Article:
Drosophila melanogaster, the common fruit fly, and I go way back to my high school biology class and a unit on genetics.
We raised fruit flies in little Petri dishes. Then we’d anesthetize them so we could look at them through the microscope to see how our genetic predictions sized up with the number and gender of babies born over-night. It was great fun.
The most amazing thing, however, was not how easy it was to understand dominant traits and inherited characteristics, but how fast those suckers multiplied.
Fruit flies live to find fermenting fruit.
They can detect the smell of ripe fruits and vegetables from miles away.
If there’s a bowl of fruit on your kitchen counter, there’s probably a swarm of fruit flies looking for a way into your home to get to it.
Because these insects are so tiny, they can get in through window screens or crevices around windows or doors.
Once inside, they reproduce. Before you know it, you’re dealing with a full-fledged fruit fly infestation.
While I remember them as being so adorable in their little Petrie dishes, fruit flies are anything but cute buzzing around your head or dive-bombing anything that could be considered edible. Even a single critter can be so annoying.
Conventional wisdom says that if you are careful to remove every trace of detectable food source, you will have no fruit flies. Don’t believe it.
For days this one tiny drosophila was driving us crazy at DPL Central.
I promise you that I scoured this place upside down and inside out to make sure there was not a single morsel of food out in the open.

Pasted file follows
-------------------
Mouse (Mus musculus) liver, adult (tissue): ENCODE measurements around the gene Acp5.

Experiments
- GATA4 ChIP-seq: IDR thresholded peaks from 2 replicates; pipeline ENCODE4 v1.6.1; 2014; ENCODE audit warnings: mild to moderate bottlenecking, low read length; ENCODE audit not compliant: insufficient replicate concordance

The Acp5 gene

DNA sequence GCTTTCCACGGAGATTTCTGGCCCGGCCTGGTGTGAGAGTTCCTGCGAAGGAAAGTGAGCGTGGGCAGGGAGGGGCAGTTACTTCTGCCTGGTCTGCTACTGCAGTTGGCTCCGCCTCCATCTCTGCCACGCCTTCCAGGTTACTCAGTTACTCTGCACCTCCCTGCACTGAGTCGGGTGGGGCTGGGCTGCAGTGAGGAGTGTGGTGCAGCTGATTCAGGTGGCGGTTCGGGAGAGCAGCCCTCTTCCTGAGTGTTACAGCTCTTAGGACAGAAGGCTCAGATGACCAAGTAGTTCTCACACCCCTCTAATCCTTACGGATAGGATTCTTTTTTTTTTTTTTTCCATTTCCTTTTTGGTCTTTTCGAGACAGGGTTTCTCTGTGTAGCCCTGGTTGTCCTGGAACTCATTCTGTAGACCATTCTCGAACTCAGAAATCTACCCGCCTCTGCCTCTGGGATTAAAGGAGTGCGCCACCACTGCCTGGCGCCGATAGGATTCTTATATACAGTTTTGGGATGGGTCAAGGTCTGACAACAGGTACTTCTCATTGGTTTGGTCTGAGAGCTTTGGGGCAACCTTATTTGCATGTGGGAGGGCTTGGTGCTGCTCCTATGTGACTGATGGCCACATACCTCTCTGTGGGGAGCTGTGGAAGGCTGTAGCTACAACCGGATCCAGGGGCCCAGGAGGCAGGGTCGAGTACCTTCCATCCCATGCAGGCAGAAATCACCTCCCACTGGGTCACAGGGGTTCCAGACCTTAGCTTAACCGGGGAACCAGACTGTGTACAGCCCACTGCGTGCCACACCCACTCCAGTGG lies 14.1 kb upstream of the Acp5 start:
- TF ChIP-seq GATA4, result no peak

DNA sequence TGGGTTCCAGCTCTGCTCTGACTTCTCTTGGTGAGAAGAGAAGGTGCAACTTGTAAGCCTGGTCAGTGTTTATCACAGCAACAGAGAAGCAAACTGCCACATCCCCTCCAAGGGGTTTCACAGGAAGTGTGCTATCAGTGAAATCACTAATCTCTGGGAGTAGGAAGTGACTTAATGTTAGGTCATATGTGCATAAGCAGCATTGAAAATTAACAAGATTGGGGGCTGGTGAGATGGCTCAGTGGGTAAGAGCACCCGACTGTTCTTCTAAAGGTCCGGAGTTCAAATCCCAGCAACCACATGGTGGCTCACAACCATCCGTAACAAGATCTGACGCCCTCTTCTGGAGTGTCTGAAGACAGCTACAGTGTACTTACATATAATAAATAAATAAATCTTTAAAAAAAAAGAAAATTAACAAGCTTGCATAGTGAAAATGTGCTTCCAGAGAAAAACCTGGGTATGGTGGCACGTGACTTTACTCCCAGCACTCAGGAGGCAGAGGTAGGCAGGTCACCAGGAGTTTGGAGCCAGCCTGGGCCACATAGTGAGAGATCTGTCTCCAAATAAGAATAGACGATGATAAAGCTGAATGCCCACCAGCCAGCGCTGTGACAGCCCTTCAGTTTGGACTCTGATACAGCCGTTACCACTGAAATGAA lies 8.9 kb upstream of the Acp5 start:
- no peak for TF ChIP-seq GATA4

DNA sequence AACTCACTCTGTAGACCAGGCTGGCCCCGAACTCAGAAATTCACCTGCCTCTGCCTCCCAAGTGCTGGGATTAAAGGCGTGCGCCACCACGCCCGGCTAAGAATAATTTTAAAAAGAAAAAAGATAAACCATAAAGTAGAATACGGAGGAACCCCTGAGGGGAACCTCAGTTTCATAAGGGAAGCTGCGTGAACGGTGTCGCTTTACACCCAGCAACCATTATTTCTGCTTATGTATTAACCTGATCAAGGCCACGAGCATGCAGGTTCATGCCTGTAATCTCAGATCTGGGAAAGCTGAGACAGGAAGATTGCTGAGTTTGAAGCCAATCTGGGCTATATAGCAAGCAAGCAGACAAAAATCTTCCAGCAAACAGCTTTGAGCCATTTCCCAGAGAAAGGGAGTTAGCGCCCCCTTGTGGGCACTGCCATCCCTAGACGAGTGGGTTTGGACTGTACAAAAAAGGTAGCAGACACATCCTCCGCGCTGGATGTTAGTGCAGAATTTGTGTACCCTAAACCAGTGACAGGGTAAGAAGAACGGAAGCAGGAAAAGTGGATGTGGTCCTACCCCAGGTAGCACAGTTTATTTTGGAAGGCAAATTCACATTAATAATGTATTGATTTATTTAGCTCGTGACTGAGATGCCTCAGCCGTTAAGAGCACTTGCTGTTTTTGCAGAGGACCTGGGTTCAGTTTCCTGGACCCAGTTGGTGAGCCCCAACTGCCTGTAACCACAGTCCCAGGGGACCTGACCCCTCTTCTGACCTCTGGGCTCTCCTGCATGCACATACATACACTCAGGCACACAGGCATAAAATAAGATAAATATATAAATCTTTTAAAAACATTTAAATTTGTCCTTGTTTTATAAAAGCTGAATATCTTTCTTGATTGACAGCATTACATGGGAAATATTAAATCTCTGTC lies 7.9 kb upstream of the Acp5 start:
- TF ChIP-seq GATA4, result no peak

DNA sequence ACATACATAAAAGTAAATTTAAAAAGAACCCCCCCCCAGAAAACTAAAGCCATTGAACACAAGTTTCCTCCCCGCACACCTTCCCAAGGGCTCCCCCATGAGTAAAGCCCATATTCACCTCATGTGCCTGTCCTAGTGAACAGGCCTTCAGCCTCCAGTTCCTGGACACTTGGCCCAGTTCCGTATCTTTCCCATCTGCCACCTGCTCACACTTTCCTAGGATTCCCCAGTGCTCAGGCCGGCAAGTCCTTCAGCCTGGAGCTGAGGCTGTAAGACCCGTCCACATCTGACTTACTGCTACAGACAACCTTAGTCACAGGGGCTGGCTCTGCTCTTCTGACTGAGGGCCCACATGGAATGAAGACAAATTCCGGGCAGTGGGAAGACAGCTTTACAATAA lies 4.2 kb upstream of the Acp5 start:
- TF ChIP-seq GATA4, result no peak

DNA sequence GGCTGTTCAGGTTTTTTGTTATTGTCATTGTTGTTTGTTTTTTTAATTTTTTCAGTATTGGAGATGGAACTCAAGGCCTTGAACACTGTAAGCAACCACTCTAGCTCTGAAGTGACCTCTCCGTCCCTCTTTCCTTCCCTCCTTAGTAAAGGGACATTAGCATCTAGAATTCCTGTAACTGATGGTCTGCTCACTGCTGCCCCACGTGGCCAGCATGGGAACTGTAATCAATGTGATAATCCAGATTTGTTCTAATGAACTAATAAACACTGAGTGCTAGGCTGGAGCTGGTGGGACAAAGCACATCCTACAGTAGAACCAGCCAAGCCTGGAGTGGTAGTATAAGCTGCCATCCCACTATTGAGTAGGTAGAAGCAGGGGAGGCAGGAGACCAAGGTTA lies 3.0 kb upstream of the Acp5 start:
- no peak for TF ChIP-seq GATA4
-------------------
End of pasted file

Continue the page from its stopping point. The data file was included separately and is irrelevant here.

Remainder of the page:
That sent me on a mission to put an end to this once and for all.
I tried several home remedies, which didn’t work to nab that fly. Then I found it — the single effective fruit fly trap. It is quite simple:
First make sure that you have fruit or another detectable food source sitting out and available.
Next, assemble these three items:
A small glass bowl, plastic wrap and apple cider vinegar. Any other type of vinegar will not work. It must be apple cider vinegar. Pour some vinegar in the bowl.
Cover the bowl tightly with plastic wrap, pulling the wrap back just a tiny bit at one edge to allow for entry. That’s it. Just set it out on the counter and go about your business.
It took a day to nail that little pest who flew in to enjoy his final meal. And while I was quite sure there was only one fly driving us crazy, apparently it was a family of five.
Mary Hunt is the founder of www.DebtProofLiving.com, a personal finance member website. You can email her at email@example.com, or write to Everyday Cheapskate, P.O. Box 2099, Cypress, CA 90630.
To find out more about Mary Hunt and read her past columns, please visit the Creators Syndicate Web page at www.creators.com.